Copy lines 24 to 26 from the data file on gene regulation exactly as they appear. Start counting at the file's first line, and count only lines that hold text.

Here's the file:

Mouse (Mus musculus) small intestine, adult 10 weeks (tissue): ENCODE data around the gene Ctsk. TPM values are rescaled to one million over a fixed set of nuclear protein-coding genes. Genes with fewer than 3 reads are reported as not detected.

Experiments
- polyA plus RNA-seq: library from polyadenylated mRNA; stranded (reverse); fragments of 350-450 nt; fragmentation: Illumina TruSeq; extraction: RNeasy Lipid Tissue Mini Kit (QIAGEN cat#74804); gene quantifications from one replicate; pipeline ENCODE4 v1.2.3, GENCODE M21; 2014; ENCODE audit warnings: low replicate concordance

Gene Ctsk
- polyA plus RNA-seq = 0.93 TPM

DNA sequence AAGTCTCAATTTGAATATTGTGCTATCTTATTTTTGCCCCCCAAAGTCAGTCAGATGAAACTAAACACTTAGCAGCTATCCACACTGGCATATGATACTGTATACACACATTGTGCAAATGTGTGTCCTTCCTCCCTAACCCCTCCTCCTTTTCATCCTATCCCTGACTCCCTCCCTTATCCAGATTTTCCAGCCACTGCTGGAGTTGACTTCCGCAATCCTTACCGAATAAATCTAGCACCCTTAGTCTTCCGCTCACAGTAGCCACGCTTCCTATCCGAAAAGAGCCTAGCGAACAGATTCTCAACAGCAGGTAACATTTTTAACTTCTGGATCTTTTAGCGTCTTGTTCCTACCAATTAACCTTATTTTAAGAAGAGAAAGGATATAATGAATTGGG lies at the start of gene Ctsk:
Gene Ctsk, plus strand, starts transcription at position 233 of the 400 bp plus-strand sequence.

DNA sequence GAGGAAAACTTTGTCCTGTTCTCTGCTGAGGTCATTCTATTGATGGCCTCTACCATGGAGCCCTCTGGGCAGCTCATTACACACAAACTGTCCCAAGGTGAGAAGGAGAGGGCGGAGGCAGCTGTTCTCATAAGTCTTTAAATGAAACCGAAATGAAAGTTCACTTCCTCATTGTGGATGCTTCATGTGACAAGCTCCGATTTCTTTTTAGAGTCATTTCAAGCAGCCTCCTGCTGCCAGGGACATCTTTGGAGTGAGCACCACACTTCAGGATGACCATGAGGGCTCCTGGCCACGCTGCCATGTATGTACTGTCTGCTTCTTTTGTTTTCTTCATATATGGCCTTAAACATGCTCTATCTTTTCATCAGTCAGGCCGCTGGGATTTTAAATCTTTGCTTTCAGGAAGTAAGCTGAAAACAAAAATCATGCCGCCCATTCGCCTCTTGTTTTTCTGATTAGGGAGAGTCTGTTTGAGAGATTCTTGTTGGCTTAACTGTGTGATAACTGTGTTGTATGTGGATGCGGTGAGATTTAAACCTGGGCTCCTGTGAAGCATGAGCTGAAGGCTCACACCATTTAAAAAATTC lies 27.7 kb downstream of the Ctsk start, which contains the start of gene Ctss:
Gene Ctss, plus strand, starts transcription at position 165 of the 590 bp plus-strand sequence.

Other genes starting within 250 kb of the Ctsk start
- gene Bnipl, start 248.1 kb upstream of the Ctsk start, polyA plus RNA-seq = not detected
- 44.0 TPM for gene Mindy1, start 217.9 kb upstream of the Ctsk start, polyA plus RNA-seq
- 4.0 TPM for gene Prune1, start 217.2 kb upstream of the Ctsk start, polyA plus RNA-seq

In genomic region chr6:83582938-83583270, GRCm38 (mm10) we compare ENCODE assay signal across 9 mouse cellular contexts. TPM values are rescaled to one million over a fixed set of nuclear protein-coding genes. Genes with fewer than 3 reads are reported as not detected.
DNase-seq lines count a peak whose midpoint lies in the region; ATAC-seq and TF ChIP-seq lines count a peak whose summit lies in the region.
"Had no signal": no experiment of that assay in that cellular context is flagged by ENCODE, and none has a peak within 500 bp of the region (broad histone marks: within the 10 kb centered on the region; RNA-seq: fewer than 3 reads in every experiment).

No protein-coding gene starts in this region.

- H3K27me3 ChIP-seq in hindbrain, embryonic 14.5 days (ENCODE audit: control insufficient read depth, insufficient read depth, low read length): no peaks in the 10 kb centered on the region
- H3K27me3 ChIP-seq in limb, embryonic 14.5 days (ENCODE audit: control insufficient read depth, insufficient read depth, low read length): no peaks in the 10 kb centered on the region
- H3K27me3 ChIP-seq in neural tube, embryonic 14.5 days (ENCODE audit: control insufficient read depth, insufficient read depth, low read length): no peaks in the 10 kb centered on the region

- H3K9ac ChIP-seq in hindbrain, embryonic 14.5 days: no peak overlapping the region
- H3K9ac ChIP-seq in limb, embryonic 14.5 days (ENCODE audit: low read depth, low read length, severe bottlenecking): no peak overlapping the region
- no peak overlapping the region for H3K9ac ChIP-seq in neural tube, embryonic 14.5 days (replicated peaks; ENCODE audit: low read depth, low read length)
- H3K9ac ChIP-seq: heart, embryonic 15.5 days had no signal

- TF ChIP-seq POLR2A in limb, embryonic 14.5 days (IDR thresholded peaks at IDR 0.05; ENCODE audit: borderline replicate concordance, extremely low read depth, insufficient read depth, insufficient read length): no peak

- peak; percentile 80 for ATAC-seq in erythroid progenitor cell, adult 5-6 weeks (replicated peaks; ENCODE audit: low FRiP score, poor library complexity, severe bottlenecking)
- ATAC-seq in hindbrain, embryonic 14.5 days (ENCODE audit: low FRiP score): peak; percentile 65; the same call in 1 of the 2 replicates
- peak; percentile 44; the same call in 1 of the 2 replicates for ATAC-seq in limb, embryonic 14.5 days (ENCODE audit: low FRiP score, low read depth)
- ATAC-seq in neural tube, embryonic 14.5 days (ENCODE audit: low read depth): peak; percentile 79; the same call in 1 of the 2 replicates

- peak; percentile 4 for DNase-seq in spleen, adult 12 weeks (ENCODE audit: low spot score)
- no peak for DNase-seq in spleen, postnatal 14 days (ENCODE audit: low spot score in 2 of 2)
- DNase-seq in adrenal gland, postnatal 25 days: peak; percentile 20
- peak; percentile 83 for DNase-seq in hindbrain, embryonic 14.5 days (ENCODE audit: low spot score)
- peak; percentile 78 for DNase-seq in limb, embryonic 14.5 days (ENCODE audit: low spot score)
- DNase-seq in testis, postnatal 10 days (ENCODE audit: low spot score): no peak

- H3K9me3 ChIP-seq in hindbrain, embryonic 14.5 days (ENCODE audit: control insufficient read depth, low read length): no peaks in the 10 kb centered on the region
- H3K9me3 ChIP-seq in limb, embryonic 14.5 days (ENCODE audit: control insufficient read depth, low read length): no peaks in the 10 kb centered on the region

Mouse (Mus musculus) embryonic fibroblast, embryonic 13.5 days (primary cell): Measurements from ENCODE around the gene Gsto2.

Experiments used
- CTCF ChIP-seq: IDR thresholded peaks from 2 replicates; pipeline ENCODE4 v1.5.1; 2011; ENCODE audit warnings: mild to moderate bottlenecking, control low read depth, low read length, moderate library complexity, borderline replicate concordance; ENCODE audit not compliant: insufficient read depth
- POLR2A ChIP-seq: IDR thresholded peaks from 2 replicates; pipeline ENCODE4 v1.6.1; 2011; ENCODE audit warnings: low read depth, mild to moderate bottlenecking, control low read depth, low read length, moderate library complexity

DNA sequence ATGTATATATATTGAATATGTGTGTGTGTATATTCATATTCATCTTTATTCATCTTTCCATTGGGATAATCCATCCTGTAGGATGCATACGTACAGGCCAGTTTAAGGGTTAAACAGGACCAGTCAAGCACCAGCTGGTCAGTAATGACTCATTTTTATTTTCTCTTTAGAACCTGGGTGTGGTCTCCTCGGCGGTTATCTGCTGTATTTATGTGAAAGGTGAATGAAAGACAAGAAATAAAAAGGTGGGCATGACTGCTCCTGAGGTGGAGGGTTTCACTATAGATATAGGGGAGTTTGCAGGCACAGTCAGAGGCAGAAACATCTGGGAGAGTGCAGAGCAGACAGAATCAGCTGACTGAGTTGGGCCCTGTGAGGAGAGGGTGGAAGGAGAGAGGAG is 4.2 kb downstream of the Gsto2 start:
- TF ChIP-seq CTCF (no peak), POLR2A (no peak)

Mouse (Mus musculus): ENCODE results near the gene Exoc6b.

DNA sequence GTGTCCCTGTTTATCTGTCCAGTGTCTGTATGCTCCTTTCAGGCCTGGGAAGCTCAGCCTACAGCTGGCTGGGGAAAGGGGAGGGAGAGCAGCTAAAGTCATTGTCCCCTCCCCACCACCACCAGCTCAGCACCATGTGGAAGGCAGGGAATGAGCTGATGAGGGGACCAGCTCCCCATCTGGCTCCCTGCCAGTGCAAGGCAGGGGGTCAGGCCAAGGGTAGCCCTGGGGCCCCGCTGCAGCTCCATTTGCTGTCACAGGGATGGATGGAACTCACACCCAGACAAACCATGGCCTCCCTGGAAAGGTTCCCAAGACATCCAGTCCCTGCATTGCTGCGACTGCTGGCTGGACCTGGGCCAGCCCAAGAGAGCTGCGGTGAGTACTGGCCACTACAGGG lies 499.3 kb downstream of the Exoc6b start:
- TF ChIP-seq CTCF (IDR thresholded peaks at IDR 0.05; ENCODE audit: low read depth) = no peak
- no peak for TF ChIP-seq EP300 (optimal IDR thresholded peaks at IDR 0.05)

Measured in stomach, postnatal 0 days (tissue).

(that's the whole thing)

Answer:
- H3K9ac ChIP-seq: heart, embryonic 15.5 days had no signal

- TF ChIP-seq POLR2A in limb, embryonic 14.5 days (IDR thresholded peaks at IDR 0.05; ENCODE audit: borderline replicate concordance, extremely low read depth, insufficient read depth, insufficient read length): no peak

- peak; percentile 80 for ATAC-seq in erythroid progenitor cell, adult 5-6 weeks (replicated peaks; ENCODE audit: low FRiP score, poor library complexity, severe bottlenecking)